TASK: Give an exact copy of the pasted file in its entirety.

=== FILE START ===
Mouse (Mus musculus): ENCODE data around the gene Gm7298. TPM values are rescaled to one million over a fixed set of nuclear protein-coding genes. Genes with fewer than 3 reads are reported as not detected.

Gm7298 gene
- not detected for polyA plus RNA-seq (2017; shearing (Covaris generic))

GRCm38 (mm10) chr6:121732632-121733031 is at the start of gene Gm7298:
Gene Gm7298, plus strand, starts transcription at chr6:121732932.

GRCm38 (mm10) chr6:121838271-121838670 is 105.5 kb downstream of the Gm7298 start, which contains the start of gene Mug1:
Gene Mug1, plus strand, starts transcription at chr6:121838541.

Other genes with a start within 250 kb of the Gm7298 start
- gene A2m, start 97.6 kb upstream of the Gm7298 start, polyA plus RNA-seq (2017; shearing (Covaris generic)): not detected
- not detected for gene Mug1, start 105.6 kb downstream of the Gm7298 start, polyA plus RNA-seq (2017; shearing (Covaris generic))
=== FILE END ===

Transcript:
Mouse (Mus musculus): ENCODE data around the gene Gm7298. TPM values are rescaled to one million over a fixed set of nuclear protein-coding genes. Genes with fewer than 3 reads are reported as not detected.

Gm7298 gene
- not detected for polyA plus RNA-seq (2017; shearing (Covaris generic))

GRCm38 (mm10) chr6:121732632-121733031 is at the start of gene Gm7298:
Gene Gm7298, plus strand, starts transcription at chr6:121732932.

GRCm38 (mm10) chr6:121838271-121838670 is 105.5 kb downstream of the Gm7298 start, which contains the start of gene Mug1:
Gene Mug1, plus strand, starts transcription at chr6:121838541.

Other genes with a start within 250 kb of the Gm7298 start
- gene A2m, start 97.6 kb upstream of the Gm7298 start, polyA plus RNA-seq (2017; shearing (Covaris generic)): not detected
- not detected for gene Mug1, start 105.6 kb downstream of the Gm7298 start, polyA plus RNA-seq (2017; shearing (Covaris generic))